New in Town




The retired, the rich, students - who else could work for $100?

The number one question around the state capital this month is: Who are all of these people? When the two-year legislative session kicks off this month, a little less than half of the third largest legislature in the world will be brand new.

Lobbyists, journalists, even the governor are curious about these people's positions and intentions. They have questions like: How much do they want to cut the budget? Will they repeal the state's same sex marriage law? Will the largest Republican majorities in state history collaborate with the state's soon-to-be-longest-serving governor in modern state history, who happens to be a Democrat?

But as this two-year legislative session begins there is a much more fundamental question to ask: Are these people really the best and brightest the state has to offer? The answer: Of course they aren't.

But in New Hampshire the goal isn't to recruit the best policy makers. The goal is to have a citizen government with limited power. But doesn't experience in making law and knowing the unintended consequences of policy count for something?

The fact that we have a state representative for every 3,000 people and that they are only paid $100 (plus mileage, free tolls and free parking in Concord!) for hours upon hours of time is quaint, but it limits who would actually seek such a job and limits how long they would serve.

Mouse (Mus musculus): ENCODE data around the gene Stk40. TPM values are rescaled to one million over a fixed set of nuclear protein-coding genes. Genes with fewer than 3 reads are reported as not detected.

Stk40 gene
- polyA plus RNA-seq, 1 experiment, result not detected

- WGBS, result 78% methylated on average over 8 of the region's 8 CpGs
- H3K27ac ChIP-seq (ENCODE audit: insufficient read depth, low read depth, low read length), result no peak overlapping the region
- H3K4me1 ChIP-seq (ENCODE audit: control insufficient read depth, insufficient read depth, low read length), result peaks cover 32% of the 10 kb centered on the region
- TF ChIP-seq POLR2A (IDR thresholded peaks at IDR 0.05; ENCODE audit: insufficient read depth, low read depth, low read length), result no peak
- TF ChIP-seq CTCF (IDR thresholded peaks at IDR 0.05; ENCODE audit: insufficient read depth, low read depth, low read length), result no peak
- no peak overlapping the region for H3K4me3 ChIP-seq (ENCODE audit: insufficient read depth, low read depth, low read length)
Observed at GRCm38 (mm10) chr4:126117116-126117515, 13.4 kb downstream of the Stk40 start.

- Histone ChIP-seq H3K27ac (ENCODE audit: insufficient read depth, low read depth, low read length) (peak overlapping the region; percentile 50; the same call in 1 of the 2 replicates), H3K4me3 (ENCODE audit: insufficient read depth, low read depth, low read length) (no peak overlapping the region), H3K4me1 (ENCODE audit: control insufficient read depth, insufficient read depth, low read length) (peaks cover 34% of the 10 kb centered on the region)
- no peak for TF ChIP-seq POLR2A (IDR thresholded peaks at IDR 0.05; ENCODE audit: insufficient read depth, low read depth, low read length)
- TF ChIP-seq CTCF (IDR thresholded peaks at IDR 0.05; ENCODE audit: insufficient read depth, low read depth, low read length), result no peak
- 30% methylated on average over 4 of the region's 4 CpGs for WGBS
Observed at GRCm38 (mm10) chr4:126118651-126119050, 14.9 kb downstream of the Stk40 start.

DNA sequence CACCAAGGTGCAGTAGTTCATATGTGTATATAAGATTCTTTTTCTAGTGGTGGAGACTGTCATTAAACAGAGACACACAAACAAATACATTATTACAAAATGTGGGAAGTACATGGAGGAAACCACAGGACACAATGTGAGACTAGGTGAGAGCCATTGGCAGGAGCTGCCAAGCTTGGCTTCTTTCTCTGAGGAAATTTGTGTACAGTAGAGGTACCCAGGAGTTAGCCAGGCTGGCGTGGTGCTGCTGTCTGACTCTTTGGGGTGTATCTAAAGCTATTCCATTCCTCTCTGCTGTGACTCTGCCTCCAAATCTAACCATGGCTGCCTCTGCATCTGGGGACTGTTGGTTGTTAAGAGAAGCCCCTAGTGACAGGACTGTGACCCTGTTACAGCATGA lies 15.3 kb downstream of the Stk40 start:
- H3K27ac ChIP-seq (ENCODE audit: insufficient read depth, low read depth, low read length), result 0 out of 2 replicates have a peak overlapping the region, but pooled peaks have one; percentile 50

Generally speaking, members of the New Hampshire Legislature fall into one of three categories: retired, student, rich small business person or lawyer. While there are a lot of state residents who fall into those categories it is hardly representative sample. For example, a person who works a regular job at a regular company really has no way they can be involved unless they have an extremely sympathetic employer. And the state Senate, which has evolved into a full-time job, is totally out of the question for most residents.

It is considered very high turnover when just five percent of members in the U.S. Congress decide not to run again.

In New Hampshire we begin the conversation knowing at least 33 percent will not be back the next session.

Such turnover means the Legislature has to constantly reinvent the wheel of best practices and policy ideas and of casting the same votes on issues over and over again. This turnover might provide the best example of a citizen government, but it is not the best example in efficiency or readiness to tackle complicated problems.

The big winners in this system are lobbyists and the clients who hire them. In most states it is hard for lobbyists to have private one-on-one time with a representative or state senator. Here, lobbyists have vast influence. There are hundreds of new members who are just learning where the bathrooms are. Most members don't have an office. They don't have staff. They come to Concord maybe two days a week, which is less than part time, and they have to vote on roughly 2,000 bills that there is no way they can be fully up to speed on.

When you sit in the House gallery and look down on a 400-person citizen legislature making a $100 a year, there is a romance to it all. But you get what you pay for. NH

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